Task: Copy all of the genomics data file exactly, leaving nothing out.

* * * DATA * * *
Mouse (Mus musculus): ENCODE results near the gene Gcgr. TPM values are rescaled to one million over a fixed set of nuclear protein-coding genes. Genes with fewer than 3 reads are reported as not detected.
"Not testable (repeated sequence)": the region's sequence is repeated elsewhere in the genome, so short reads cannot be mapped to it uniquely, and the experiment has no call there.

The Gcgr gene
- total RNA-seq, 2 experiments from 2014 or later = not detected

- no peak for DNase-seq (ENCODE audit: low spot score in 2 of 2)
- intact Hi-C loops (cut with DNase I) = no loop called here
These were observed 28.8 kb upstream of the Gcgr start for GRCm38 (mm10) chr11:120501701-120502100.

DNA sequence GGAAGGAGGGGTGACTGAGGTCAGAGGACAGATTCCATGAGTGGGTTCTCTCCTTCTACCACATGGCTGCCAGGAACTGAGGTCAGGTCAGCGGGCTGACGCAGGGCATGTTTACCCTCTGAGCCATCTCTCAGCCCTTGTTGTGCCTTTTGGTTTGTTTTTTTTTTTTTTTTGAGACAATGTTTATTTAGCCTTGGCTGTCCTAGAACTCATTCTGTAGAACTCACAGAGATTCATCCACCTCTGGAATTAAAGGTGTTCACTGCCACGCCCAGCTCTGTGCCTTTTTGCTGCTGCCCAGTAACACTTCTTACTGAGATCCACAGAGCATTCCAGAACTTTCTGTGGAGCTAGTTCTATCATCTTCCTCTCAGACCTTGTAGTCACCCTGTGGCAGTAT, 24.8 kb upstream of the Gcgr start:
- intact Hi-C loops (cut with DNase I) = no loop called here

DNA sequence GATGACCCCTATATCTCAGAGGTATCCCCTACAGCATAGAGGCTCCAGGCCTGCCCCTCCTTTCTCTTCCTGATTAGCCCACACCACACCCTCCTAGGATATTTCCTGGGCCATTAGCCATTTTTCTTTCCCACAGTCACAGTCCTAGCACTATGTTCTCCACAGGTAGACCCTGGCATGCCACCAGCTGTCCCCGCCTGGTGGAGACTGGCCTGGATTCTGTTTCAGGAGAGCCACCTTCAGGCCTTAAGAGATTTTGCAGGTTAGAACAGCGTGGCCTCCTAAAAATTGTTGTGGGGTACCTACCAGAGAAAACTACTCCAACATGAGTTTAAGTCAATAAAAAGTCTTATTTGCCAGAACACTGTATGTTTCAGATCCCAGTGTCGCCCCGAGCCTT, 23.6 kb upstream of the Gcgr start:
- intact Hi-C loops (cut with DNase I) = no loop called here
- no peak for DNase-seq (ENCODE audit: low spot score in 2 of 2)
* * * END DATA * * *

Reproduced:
Mouse (Mus musculus): ENCODE results near the gene Gcgr. TPM values are rescaled to one million over a fixed set of nuclear protein-coding genes. Genes with fewer than 3 reads are reported as not detected.
"Not testable (repeated sequence)": the region's sequence is repeated elsewhere in the genome, so short reads cannot be mapped to it uniquely, and the experiment has no call there.

The Gcgr gene
- total RNA-seq, 2 experiments from 2014 or later = not detected

- no peak for DNase-seq (ENCODE audit: low spot score in 2 of 2)
- intact Hi-C loops (cut with DNase I) = no loop called here
These were observed 28.8 kb upstream of the Gcgr start for GRCm38 (mm10) chr11:120501701-120502100.

DNA sequence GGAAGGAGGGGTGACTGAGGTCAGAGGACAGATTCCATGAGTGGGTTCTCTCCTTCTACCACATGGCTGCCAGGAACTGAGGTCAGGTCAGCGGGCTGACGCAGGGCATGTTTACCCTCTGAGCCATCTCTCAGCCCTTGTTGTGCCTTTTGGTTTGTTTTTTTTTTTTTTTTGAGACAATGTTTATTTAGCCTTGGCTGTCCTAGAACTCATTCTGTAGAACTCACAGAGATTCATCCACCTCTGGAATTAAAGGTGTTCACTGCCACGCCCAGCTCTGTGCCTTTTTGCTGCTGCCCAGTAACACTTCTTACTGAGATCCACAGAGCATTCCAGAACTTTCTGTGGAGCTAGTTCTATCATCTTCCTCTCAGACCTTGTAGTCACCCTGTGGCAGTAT, 24.8 kb upstream of the Gcgr start:
- intact Hi-C loops (cut with DNase I) = no loop called here

DNA sequence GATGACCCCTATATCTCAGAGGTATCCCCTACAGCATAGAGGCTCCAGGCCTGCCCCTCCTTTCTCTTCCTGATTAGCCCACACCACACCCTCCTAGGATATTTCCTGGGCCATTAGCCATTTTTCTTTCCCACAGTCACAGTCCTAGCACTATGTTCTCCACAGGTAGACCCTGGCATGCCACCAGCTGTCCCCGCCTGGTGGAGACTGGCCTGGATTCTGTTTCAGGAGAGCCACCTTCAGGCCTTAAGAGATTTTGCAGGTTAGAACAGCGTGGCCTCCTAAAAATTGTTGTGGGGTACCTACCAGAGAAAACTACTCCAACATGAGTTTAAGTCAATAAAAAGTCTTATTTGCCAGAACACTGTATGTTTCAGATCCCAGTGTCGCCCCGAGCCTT, 23.6 kb upstream of the Gcgr start:
- intact Hi-C loops (cut with DNase I) = no loop called here
- no peak for DNase-seq (ENCODE audit: low spot score in 2 of 2)